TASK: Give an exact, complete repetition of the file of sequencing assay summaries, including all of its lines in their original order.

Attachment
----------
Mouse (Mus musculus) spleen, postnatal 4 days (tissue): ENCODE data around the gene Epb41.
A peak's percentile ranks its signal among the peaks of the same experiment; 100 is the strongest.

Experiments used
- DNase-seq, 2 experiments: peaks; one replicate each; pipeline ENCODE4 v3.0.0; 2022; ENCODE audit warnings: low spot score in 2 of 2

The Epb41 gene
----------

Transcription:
Mouse (Mus musculus) spleen, postnatal 4 days (tissue): ENCODE data around the gene Epb41.
A peak's percentile ranks its signal among the peaks of the same experiment; 100 is the strongest.

Experiments used
- DNase-seq, 2 experiments: peaks; one replicate each; pipeline ENCODE4 v3.0.0; 2022; ENCODE audit warnings: low spot score in 2 of 2

The Epb41 gene